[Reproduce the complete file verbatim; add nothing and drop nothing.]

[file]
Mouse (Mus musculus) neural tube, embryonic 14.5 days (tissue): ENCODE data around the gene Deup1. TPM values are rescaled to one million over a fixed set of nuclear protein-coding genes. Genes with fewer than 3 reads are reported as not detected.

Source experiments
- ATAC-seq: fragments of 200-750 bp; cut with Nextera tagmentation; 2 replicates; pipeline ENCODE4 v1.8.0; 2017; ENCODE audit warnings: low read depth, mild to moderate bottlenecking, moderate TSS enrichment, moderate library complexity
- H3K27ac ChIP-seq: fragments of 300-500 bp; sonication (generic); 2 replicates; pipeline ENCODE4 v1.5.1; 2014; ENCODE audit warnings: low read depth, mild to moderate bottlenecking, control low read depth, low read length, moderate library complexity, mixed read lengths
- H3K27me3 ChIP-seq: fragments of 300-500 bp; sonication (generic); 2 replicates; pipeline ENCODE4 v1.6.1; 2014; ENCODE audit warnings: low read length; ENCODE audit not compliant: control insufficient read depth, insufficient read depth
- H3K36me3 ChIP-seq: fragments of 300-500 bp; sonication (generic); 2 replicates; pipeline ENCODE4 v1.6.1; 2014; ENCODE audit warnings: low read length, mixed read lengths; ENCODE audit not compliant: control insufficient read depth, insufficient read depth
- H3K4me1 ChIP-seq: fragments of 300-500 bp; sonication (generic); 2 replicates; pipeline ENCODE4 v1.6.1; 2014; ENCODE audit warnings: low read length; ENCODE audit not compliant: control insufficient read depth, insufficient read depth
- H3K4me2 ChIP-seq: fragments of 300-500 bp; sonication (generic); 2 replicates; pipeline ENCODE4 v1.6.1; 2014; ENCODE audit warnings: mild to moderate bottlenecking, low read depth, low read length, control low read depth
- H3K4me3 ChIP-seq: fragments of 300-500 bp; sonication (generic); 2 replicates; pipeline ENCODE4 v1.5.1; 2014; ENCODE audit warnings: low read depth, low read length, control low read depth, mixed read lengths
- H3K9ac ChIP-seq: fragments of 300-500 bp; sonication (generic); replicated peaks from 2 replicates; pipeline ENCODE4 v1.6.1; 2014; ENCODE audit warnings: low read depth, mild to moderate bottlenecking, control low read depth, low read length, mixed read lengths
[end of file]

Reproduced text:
Mouse (Mus musculus) neural tube, embryonic 14.5 days (tissue): ENCODE data around the gene Deup1. TPM values are rescaled to one million over a fixed set of nuclear protein-coding genes. Genes with fewer than 3 reads are reported as not detected.

Source experiments
- ATAC-seq: fragments of 200-750 bp; cut with Nextera tagmentation; 2 replicates; pipeline ENCODE4 v1.8.0; 2017; ENCODE audit warnings: low read depth, mild to moderate bottlenecking, moderate TSS enrichment, moderate library complexity
- H3K27ac ChIP-seq: fragments of 300-500 bp; sonication (generic); 2 replicates; pipeline ENCODE4 v1.5.1; 2014; ENCODE audit warnings: low read depth, mild to moderate bottlenecking, control low read depth, low read length, moderate library complexity, mixed read lengths
- H3K27me3 ChIP-seq: fragments of 300-500 bp; sonication (generic); 2 replicates; pipeline ENCODE4 v1.6.1; 2014; ENCODE audit warnings: low read length; ENCODE audit not compliant: control insufficient read depth, insufficient read depth
- H3K36me3 ChIP-seq: fragments of 300-500 bp; sonication (generic); 2 replicates; pipeline ENCODE4 v1.6.1; 2014; ENCODE audit warnings: low read length, mixed read lengths; ENCODE audit not compliant: control insufficient read depth, insufficient read depth
- H3K4me1 ChIP-seq: fragments of 300-500 bp; sonication (generic); 2 replicates; pipeline ENCODE4 v1.6.1; 2014; ENCODE audit warnings: low read length; ENCODE audit not compliant: control insufficient read depth, insufficient read depth
- H3K4me2 ChIP-seq: fragments of 300-500 bp; sonication (generic); 2 replicates; pipeline ENCODE4 v1.6.1; 2014; ENCODE audit warnings: mild to moderate bottlenecking, low read depth, low read length, control low read depth
- H3K4me3 ChIP-seq: fragments of 300-500 bp; sonication (generic); 2 replicates; pipeline ENCODE4 v1.5.1; 2014; ENCODE audit warnings: low read depth, low read length, control low read depth, mixed read lengths
- H3K9ac ChIP-seq: fragments of 300-500 bp; sonication (generic); replicated peaks from 2 replicates; pipeline ENCODE4 v1.6.1; 2014; ENCODE audit warnings: low read depth, mild to moderate bottlenecking, control low read depth, low read length, mixed read lengths